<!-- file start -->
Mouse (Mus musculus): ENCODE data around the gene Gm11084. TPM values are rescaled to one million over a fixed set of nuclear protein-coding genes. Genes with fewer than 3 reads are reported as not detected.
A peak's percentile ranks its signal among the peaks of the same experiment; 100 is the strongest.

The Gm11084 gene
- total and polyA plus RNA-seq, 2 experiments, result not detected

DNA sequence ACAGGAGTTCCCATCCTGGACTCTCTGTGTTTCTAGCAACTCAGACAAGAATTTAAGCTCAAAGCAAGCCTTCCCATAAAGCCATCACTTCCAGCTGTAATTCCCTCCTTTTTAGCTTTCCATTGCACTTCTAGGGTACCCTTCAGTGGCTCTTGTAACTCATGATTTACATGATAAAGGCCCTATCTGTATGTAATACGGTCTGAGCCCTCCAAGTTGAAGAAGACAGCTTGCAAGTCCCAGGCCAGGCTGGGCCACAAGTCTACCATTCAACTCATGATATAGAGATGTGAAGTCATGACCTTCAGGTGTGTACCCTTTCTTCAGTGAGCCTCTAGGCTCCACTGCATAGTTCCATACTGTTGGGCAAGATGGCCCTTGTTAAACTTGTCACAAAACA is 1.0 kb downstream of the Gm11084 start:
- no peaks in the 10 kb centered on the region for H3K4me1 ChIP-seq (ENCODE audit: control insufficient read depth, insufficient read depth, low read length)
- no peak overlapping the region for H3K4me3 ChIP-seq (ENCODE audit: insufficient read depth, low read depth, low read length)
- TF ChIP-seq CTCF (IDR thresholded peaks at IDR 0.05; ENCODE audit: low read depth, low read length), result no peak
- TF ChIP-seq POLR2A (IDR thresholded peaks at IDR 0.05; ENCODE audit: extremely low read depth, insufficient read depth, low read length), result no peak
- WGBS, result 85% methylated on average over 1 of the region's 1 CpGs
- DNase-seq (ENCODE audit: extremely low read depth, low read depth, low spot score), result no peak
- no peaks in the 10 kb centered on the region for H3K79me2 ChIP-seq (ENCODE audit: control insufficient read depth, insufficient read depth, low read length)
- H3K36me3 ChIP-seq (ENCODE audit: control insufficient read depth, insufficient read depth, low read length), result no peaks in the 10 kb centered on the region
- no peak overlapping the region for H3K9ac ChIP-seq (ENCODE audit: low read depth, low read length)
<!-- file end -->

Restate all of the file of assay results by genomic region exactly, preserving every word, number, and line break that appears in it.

Mouse (Mus musculus): ENCODE data around the gene Gm11084. TPM values are rescaled to one million over a fixed set of nuclear protein-coding genes. Genes with fewer than 3 reads are reported as not detected.
A peak's percentile ranks its signal among the peaks of the same experiment; 100 is the strongest.

The Gm11084 gene
- total and polyA plus RNA-seq, 2 experiments, result not detected

DNA sequence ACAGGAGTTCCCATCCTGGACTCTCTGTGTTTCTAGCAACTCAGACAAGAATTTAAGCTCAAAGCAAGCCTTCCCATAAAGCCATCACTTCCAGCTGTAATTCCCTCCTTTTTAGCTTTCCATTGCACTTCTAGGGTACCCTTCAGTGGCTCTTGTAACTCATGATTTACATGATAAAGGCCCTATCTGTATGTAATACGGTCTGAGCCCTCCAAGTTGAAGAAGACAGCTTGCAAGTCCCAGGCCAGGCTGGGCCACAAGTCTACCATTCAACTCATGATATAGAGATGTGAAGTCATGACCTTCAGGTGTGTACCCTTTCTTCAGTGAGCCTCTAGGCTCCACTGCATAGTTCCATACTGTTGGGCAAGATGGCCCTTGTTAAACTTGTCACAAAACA is 1.0 kb downstream of the Gm11084 start:
- no peaks in the 10 kb centered on the region for H3K4me1 ChIP-seq (ENCODE audit: control insufficient read depth, insufficient read depth, low read length)
- no peak overlapping the region for H3K4me3 ChIP-seq (ENCODE audit: insufficient read depth, low read depth, low read length)
- TF ChIP-seq CTCF (IDR thresholded peaks at IDR 0.05; ENCODE audit: low read depth, low read length), result no peak
- TF ChIP-seq POLR2A (IDR thresholded peaks at IDR 0.05; ENCODE audit: extremely low read depth, insufficient read depth, low read length), result no peak
- WGBS, result 85% methylated on average over 1 of the region's 1 CpGs
- DNase-seq (ENCODE audit: extremely low read depth, low read depth, low spot score), result no peak
- no peaks in the 10 kb centered on the region for H3K79me2 ChIP-seq (ENCODE audit: control insufficient read depth, insufficient read depth, low read length)
- H3K36me3 ChIP-seq (ENCODE audit: control insufficient read depth, insufficient read depth, low read length), result no peaks in the 10 kb centered on the region
- no peak overlapping the region for H3K9ac ChIP-seq (ENCODE audit: low read depth, low read length)